For five years now, King and teammate Calvin McCarty have also collaborated on King McCarty Camps, in partnership with SportBall Edmonton, which provides non-competitive sports programs for kids at every stage. King McCarty Camps, which run flag football tournaments, will be the main sponsor for the 2018 Annual CFLPA Kid’s Camp which runs during Grey Cup week.
“A lot of this just goes to show how much the community in Edmonton is supportive of not only the Eskimos but also all the stuff that we do as players,” King said.
What’s interesting is that King plays a position in which the only time he (the long snapper) is noticed is because of an errant snap, either for punts or field goals. Being the Eskimos’ long snapper is not a position that receives a lot of attention from fans and the media, but for many youths in Edmonton, King is a role model and hero.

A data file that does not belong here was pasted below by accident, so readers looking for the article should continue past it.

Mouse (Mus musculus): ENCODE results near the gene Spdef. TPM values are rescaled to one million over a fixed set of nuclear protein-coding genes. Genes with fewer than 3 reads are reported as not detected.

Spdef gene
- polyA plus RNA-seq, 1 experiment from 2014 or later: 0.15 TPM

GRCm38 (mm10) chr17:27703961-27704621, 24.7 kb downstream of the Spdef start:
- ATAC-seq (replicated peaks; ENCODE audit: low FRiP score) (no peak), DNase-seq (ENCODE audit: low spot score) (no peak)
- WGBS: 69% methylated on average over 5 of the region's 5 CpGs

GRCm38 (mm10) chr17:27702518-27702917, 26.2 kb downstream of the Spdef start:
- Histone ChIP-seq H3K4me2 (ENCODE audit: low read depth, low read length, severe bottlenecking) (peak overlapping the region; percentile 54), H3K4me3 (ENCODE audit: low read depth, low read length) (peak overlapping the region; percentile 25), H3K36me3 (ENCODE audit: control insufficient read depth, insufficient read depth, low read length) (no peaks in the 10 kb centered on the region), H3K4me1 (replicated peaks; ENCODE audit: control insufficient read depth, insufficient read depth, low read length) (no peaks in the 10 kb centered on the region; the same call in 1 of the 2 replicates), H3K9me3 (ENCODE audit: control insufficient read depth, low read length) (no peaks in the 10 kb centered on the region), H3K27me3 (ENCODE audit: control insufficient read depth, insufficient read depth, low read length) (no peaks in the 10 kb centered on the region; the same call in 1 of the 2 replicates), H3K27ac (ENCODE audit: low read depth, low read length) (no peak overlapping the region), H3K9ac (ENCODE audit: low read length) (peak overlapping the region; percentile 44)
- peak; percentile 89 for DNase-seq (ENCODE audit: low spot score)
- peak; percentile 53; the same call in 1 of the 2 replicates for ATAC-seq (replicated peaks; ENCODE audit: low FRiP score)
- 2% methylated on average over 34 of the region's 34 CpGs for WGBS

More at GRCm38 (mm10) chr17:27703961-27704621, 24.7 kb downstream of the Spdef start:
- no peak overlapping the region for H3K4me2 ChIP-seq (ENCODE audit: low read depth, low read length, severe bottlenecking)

“If they can take something I said to them and use it in any way – if they need me as a sports idol or whatever it is – I’m a big kids’ guy,” he said. “I feel like I am a big kid still. I’m still living out my childhood dream. In a way I still feel like a big kid out there on game day. There’s no question… if I entered a restaurant here – is there going to be big recognition? Probably not. But if it’s a high school football team, I’ve probably coached half the kids there and at the very least – spoken to the other half.
“I believe in starting from the grass roots and trying to influence those kids. They are the ones that are most vulnerable.”